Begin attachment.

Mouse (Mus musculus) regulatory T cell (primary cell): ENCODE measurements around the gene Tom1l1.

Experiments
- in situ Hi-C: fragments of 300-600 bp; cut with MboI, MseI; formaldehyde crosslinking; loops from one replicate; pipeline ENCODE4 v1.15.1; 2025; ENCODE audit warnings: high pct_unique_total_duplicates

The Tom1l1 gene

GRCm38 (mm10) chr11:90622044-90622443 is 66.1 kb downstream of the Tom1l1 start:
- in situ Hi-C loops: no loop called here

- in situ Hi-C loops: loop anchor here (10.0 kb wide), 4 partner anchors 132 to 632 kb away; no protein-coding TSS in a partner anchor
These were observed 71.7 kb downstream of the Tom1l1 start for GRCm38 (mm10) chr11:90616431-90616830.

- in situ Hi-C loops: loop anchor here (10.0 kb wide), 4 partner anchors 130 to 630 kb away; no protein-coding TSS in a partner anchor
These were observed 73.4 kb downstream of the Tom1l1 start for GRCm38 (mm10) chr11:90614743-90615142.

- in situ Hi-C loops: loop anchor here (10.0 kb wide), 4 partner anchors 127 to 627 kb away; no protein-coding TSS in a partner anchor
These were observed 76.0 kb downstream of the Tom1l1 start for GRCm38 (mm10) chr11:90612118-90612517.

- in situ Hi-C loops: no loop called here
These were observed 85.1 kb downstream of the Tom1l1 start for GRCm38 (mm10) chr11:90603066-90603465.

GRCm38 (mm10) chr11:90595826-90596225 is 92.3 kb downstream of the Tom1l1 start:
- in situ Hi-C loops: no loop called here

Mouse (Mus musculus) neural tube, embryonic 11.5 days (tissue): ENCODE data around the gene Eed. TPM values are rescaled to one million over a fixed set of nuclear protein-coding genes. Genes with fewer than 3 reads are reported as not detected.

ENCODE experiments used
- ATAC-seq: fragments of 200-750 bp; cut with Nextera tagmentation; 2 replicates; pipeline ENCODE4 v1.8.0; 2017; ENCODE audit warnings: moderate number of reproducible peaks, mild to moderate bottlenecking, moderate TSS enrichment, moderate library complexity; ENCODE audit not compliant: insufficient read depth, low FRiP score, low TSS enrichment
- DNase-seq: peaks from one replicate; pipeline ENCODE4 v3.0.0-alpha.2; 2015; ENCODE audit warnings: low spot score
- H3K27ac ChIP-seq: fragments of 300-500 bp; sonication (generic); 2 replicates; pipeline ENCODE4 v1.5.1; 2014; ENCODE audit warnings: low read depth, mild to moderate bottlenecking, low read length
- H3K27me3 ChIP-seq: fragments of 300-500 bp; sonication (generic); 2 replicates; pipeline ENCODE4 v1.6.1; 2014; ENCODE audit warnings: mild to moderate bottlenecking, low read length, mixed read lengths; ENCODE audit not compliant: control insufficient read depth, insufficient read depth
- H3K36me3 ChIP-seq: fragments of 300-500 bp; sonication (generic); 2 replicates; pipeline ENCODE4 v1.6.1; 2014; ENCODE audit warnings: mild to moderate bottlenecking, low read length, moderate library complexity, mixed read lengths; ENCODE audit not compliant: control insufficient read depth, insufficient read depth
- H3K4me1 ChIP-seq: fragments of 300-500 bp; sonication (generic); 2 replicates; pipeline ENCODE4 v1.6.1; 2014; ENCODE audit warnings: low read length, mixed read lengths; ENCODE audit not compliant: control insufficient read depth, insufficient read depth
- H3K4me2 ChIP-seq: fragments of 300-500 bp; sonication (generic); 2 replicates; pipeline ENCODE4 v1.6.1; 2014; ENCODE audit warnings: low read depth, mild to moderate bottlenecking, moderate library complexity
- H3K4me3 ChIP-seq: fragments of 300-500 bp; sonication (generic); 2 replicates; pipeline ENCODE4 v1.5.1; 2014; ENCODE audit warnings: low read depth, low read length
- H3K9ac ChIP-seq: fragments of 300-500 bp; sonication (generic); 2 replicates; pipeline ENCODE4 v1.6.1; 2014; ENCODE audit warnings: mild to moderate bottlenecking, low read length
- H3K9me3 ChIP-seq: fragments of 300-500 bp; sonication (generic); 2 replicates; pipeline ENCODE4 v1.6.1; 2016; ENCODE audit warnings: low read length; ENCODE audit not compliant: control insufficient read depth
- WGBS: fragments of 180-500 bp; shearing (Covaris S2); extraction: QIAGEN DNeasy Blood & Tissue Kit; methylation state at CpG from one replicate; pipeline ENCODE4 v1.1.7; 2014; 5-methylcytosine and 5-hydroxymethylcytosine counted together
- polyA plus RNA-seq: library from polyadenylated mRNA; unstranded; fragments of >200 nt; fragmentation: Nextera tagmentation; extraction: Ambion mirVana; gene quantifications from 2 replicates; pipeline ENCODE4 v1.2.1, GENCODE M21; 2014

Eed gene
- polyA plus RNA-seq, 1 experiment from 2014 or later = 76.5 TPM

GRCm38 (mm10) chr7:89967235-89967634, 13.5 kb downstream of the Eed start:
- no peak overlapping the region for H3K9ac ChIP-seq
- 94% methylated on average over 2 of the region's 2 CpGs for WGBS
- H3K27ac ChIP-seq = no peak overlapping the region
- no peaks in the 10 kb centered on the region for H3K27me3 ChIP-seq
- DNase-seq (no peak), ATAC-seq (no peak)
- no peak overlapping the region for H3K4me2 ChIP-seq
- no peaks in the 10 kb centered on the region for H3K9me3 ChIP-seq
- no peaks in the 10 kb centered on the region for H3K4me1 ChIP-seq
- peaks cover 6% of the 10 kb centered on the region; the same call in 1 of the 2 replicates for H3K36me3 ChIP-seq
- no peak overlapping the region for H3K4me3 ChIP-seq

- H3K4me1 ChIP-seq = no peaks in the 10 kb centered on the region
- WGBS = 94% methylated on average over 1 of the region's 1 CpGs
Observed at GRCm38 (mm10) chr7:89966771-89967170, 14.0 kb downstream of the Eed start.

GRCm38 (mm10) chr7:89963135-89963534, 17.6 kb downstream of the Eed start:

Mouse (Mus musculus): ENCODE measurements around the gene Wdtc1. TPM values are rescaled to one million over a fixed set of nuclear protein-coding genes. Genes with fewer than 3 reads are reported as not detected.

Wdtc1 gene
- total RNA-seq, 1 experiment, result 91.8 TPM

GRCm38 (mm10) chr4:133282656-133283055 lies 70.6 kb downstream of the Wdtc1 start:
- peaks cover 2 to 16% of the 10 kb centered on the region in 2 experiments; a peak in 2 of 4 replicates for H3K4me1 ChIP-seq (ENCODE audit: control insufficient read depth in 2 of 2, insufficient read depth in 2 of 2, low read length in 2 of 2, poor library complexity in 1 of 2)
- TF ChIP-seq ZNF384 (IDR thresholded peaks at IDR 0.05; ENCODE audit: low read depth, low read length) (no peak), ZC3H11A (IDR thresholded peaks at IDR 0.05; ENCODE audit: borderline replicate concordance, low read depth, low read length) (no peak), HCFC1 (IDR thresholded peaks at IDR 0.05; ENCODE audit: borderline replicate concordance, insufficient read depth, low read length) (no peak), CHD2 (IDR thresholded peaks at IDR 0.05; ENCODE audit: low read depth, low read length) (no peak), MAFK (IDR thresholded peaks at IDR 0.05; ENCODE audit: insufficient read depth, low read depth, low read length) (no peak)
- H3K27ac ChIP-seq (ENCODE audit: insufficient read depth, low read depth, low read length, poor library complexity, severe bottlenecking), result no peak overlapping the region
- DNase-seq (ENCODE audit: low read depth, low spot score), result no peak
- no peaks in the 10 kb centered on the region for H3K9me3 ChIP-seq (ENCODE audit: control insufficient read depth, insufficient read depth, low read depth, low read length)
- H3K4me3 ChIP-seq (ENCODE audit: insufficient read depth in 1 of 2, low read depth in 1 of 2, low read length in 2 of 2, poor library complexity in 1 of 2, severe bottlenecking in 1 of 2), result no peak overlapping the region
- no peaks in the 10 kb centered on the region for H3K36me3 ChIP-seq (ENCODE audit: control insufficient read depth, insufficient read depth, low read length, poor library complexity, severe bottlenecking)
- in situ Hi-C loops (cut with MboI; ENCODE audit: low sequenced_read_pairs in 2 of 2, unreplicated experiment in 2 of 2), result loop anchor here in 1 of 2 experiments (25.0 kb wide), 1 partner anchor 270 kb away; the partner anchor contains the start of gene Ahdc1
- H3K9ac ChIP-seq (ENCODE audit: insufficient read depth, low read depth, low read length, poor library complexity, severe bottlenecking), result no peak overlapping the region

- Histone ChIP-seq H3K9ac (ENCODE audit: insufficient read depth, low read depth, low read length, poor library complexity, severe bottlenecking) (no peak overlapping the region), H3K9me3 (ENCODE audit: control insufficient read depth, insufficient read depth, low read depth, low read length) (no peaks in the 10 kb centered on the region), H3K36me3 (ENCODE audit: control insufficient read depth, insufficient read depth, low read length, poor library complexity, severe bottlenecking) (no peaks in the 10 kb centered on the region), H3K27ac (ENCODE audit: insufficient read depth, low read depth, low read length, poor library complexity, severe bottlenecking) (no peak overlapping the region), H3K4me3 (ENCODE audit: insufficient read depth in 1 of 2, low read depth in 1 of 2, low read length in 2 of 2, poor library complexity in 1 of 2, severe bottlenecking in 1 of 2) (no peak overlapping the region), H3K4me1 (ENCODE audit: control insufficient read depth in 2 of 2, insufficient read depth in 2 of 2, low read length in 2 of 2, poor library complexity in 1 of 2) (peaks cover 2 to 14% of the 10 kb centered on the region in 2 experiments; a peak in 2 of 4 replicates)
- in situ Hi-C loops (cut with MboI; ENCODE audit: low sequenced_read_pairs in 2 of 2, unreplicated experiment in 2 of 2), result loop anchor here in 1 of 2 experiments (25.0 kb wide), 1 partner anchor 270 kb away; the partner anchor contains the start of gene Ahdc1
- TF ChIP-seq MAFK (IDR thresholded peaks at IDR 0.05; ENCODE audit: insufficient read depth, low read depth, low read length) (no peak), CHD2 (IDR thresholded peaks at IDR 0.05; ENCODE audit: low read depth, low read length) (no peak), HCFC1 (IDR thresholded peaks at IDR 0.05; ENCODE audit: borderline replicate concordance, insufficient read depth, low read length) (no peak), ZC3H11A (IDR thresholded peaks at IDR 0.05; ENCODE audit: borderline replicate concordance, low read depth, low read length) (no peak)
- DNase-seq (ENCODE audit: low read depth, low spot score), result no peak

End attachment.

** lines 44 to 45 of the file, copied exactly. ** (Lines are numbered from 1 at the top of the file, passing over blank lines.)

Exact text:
- H3K4me1 ChIP-seq = no peaks in the 10 kb centered on the region
- WGBS = 94% methylated on average over 1 of the region's 1 CpGs